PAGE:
The protests that began in Iran 50 days ago to protest violence against women have become the most serious challenge to the country’s government since the 1979 Islamic revolution. The unrest began on September 16 in response to the death of Mahsa Amini, a 22-year-old woman detained by Tehran’s morality police for allegedly violating Iran’s strict rules requiring women to cover their hair with a hijab or headscarf.
Since then, protesters have continued to defy the deadly crackdown by security forces. The Human Rights Activists News Agency (HRANA) website says that as of November 2, 298 people have been killed and more than 14,000 arrested in protests in 129 cities. Iranians told the BBC that the protests have already brought significant changes to daily life in the country in five main ways.
1. Letting go of the hijab
In recent weeks, many Iranian women have regularly defied the rules about covering their heads, as women have been seen climbing on top of garbage cans and cars while waving their headscarves in the air. Social networks are also full of women in public without headscarves, including well-known personalities like actress Fatemeh Motamed-Arya. The scale of this public defiance is unprecedented in the history of the Islamic Republic.
Some posts even show images of young Iranian women with their heads uncovered near security forces, although the authorities insist that the rules have not changed. “Removing the veil is still against the law,” Ali Khanmohammadi, a spokesman for Iran’s morality police, told a news site on October 30.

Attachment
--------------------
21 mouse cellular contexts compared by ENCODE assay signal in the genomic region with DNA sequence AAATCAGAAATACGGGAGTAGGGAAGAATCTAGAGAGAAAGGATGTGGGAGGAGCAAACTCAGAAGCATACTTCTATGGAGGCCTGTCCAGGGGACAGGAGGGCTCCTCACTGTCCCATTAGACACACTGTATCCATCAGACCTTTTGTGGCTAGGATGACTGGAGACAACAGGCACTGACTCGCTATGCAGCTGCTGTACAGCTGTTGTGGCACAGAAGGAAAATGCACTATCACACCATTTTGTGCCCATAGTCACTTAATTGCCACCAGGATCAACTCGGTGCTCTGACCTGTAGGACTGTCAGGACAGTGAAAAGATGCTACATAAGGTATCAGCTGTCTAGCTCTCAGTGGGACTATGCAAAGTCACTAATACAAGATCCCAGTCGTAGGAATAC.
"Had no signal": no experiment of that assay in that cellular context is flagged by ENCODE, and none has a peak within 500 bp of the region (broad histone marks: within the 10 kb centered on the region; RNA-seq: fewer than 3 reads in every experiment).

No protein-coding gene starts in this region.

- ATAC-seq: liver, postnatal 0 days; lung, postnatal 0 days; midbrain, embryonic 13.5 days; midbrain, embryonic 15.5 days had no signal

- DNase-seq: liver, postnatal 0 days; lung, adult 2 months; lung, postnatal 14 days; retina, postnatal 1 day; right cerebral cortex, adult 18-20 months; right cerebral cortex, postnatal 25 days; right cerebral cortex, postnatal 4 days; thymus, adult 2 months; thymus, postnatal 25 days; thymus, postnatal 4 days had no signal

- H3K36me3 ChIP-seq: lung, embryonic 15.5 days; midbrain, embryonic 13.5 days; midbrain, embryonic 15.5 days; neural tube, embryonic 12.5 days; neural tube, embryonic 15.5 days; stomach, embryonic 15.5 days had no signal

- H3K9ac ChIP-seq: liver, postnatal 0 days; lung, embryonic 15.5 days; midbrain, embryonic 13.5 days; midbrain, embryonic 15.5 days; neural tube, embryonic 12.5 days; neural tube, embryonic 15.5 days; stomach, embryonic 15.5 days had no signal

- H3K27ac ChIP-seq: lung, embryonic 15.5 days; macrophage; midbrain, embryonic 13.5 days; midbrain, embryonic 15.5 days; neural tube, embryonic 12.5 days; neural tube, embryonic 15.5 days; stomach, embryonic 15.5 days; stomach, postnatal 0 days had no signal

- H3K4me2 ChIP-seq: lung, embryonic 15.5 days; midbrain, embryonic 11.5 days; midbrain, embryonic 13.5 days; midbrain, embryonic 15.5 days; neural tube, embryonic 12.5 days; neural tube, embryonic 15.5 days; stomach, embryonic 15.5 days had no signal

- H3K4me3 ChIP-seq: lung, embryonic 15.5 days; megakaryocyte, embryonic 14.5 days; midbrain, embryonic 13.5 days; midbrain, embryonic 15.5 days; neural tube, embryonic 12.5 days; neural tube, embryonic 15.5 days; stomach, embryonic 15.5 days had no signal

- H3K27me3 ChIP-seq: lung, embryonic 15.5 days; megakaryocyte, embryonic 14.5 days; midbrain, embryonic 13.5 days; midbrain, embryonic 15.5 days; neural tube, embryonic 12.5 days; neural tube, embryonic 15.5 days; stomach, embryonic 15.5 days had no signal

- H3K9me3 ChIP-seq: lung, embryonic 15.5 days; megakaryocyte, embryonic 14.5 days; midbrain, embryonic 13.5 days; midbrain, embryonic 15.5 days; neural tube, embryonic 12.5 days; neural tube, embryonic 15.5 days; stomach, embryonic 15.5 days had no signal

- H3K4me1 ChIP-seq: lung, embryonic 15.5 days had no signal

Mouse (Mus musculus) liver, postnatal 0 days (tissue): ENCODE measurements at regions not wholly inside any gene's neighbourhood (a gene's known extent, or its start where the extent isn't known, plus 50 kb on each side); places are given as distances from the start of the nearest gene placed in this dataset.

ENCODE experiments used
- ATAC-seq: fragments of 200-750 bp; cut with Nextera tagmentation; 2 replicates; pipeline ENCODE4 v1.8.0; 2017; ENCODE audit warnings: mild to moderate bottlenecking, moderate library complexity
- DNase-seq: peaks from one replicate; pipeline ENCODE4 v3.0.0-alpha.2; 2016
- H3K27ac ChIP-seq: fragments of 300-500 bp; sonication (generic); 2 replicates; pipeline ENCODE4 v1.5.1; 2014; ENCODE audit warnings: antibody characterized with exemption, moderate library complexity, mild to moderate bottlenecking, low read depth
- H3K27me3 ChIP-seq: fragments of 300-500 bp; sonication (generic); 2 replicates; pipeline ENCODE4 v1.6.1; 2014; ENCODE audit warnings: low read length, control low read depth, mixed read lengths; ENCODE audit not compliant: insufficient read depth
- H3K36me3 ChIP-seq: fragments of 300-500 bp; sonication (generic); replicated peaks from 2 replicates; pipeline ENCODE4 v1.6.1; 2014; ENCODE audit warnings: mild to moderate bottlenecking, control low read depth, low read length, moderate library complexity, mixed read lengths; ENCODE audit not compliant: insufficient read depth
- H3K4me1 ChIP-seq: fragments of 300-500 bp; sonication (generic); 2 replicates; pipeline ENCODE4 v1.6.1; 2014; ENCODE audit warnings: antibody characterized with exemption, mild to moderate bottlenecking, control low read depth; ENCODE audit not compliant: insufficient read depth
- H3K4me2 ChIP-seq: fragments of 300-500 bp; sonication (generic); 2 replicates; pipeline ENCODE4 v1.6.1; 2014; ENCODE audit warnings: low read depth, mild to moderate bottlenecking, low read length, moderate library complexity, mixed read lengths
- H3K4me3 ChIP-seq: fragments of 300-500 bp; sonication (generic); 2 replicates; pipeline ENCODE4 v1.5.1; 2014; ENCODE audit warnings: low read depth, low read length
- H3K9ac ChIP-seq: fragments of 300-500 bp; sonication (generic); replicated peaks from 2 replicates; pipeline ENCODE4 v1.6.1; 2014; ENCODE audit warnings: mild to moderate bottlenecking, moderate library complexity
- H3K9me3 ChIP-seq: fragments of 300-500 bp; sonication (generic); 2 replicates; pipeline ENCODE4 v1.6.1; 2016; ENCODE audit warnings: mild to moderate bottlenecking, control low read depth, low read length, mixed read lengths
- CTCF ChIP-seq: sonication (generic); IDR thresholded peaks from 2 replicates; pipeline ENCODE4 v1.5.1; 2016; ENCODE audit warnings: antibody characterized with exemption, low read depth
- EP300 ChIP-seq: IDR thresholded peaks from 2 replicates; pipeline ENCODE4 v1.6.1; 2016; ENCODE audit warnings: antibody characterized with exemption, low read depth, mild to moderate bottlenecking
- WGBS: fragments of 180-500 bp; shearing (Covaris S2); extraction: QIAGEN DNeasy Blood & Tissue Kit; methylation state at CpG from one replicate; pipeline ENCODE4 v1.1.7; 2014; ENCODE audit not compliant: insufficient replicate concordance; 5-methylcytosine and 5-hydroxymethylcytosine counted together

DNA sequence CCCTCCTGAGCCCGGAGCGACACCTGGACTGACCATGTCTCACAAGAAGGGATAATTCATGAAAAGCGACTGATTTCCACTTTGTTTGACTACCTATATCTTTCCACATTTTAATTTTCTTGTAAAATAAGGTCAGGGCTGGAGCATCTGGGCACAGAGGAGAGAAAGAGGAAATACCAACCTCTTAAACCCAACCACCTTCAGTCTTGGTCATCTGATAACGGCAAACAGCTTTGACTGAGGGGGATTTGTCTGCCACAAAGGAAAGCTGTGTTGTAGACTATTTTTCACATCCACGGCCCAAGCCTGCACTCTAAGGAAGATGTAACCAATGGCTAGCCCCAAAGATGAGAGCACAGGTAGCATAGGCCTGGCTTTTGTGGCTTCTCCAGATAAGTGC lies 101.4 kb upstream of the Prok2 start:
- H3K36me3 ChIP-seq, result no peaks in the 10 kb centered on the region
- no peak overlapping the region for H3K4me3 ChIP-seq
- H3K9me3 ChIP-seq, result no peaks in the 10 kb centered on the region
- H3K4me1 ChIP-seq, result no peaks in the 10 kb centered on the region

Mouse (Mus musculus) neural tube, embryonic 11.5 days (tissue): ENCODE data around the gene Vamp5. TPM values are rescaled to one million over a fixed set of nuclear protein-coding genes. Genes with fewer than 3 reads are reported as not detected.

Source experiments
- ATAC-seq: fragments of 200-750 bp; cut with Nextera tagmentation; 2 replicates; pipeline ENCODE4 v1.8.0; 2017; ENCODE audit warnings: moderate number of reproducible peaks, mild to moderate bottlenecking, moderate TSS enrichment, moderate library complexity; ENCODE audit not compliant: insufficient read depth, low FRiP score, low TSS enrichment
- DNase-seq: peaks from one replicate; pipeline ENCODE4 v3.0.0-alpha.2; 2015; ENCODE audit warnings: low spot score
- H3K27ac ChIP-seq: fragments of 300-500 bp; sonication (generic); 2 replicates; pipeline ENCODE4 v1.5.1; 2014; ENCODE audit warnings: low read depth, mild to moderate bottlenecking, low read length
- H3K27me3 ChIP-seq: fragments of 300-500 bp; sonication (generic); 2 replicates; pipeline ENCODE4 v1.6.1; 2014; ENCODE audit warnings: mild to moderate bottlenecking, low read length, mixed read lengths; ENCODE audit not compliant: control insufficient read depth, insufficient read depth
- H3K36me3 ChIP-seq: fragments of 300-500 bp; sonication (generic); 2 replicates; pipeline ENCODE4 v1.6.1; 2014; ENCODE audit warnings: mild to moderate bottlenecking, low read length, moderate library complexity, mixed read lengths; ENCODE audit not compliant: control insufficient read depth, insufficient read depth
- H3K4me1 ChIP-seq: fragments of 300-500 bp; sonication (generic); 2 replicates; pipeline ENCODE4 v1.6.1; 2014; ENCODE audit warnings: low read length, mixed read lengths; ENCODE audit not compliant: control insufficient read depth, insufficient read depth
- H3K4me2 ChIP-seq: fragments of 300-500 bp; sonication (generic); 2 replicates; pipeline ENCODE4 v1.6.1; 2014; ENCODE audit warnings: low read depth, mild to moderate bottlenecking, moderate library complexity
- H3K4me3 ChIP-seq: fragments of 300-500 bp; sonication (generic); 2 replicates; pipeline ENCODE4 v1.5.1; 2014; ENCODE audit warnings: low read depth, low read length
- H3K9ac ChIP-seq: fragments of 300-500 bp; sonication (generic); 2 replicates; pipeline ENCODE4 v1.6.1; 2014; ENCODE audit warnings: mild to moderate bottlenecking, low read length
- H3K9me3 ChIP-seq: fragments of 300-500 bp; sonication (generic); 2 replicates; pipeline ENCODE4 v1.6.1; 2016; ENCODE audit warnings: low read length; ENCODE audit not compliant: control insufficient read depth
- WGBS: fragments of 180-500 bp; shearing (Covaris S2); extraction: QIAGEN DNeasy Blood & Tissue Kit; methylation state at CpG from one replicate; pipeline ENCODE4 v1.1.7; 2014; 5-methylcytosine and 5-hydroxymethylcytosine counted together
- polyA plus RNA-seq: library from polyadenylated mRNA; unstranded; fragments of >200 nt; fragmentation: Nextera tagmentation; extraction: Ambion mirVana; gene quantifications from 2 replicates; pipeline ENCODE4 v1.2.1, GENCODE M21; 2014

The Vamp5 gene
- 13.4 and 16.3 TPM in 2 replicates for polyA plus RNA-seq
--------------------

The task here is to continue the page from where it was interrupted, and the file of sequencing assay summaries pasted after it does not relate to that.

That hasn’t deterred Iranian women from challenging the ban. One 69-year-old woman told the BBC that since the protests began, she has often left her home without wearing a headscarf.
“The other day I was walking down the street and I heard a car honking behind me. I turned around and saw a young woman in the car without a headscarf,” says the woman, who asked to remain anonymous. “She blew me a kiss and made a victory sign. I did the same thing! In the space of forty and a few days, the country has changed more than in forty and a few years.”
2. Reclaiming the walls and streets
The current protests in Iran are also distinguished from previous unrest by a “battle for public walls.” It is common to see graffiti slogans and videos on social media in which people record themselves writing on walls. City councils are painting over the graffiti but are fighting a losing battle.
Most of the slogans target the Supreme Leader, Ayatollah Khamenei – an escalation of language rarely seen before- and attack Iran’s theocratic regime by emphasizing the secular nature of the protest movement. But the real fight for public spaces is on the streets: protesters have ignored rules banning demonstrations, tearing down or defacing government billboards with their images or words.
“People have created temporary liberated zones where girls and women dance to the cheers of the crowd, where people chant slogans calling for an end to the crackdown while they meet and discuss the directions the movement should take,” Iranian writer and activist Alex Shams tells the BBC. “The protests themselves have emerged as one of the most important spaces for Iranians to imagine a different kind of future.”
3. Youth power